The worldwide financial crisis of 2007 uncovered the same deep strands of interdependence. When risky decisions in the United States can threaten the global marketplace and people's livelihood on every continent, we must recognize that our lives are not separate. This financial crisis also helps us to see the chaos that develops when our interconnection is not honored. Decisions made in favor of short-term, selfish ends rather than long-term sustainability had devastating consequences.
The price we pay for not honoring our interconnection is huge. Every single day, somewhere around the world, people are experiencing workplace violence, domestic abuse, ethnic conflict, displacement/homelessness, hunger and, in the worst cases, war and oppression. So what are we to do? How can we relearn the "simple art" of living together in egalitarian and cooperative communities?
Education is certainly one answer. We can study and appreciate the lives of men and women such as Rosa Parks, Lemah Gbowee (peace activist from Liberia), Desmond Tutu, Dorothy Heights, Martin Luther King, Sojourner Truth, Muhammad Yunus (winner of the 2005 Nobel Peace Prize), Gandhi, Nelson Mandela, Wangari Maathai (2004 Nobel Peace Prize winner from Kenya) and many others, both known and unknown. The lives of these beautiful men and women can serve us as inspiring, alternative models of behavior in a world struggling to regain its balance.
We could learn about and adopt the qualities of emotional intelligence that support human relationships in a sustainable and fulfilling manner. We can practice making emotionally intelligent choices that honor our inherent genetic unity and set the stage for reconciliation and understanding rather than separation and chaos.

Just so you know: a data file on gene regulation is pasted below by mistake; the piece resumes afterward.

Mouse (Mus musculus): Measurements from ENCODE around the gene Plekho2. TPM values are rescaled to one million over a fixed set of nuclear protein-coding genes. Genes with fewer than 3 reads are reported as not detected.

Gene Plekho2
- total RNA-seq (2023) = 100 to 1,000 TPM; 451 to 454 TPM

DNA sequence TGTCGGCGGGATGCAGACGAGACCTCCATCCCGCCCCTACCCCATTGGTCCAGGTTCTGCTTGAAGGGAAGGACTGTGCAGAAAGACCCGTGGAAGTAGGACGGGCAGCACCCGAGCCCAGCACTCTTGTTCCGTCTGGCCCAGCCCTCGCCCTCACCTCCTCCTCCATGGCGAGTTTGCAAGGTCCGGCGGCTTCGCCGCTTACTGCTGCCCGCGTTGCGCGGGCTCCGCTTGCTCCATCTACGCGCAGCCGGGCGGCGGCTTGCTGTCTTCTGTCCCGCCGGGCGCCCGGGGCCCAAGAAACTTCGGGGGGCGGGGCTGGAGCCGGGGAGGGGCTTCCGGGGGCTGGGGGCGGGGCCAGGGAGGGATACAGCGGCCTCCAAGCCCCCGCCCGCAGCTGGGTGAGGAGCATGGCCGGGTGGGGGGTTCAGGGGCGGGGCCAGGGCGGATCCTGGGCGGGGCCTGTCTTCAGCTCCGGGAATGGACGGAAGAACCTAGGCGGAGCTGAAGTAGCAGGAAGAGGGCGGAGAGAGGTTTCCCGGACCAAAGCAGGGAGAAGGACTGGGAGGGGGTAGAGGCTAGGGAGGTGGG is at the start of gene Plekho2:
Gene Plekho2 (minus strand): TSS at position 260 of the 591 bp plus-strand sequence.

We can learn about the dynamics of dialogue, where the goal is to understand each other's unique position rather than to decide who is right and who is wrong. We could learn to sooth our ancient fight/flight system long enough to allow for true listening and respectful communication. We could learn to become more aware of how we are actually participating in day-to-day social situations, work place interactions and political conversations. This type of self awareness will give us the freedom and the space in which to use our thoughts, words and actions more wisely and in service of peace.
This class, Studies in Non-violence, supports these educational goals and humanistic intentions in every way possible.
Studies in Non-violence (PCS 2050, SOC 2050, HIS 2530, PS 2550)